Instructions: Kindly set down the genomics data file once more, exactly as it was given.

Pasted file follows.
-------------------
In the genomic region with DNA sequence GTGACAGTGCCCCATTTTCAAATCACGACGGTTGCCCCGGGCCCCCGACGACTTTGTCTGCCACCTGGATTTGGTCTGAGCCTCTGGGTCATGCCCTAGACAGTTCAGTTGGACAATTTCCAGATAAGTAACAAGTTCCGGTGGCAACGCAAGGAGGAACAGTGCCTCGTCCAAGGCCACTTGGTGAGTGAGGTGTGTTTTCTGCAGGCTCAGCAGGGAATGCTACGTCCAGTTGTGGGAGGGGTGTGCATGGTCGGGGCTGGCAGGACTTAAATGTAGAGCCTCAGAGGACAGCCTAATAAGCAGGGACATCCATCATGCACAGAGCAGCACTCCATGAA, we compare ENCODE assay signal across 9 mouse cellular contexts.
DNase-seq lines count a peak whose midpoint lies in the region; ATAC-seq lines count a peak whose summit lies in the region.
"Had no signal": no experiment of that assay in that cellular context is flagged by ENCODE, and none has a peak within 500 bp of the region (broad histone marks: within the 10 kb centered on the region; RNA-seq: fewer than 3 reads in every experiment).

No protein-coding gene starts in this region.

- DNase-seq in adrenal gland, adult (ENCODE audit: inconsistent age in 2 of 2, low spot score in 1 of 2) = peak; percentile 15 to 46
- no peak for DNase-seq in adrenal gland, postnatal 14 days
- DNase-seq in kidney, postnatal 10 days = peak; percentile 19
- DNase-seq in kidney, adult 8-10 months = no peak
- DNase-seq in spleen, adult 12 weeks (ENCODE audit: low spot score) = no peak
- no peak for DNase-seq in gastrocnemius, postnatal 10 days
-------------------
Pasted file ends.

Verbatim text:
In the genomic region with DNA sequence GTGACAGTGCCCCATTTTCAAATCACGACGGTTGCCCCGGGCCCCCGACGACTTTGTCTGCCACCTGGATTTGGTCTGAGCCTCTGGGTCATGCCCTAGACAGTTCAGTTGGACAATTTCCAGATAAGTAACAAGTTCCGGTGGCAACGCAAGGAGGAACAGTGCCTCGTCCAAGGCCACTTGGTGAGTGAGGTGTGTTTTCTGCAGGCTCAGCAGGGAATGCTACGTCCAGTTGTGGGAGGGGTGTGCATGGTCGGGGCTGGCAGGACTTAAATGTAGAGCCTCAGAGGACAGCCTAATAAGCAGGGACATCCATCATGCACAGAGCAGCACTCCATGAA, we compare ENCODE assay signal across 9 mouse cellular contexts.
DNase-seq lines count a peak whose midpoint lies in the region; ATAC-seq lines count a peak whose summit lies in the region.
"Had no signal": no experiment of that assay in that cellular context is flagged by ENCODE, and none has a peak within 500 bp of the region (broad histone marks: within the 10 kb centered on the region; RNA-seq: fewer than 3 reads in every experiment).

No protein-coding gene starts in this region.

- DNase-seq in adrenal gland, adult (ENCODE audit: inconsistent age in 2 of 2, low spot score in 1 of 2) = peak; percentile 15 to 46
- no peak for DNase-seq in adrenal gland, postnatal 14 days
- DNase-seq in kidney, postnatal 10 days = peak; percentile 19
- DNase-seq in kidney, adult 8-10 months = no peak
- DNase-seq in spleen, adult 12 weeks (ENCODE audit: low spot score) = no peak
- no peak for DNase-seq in gastrocnemius, postnatal 10 days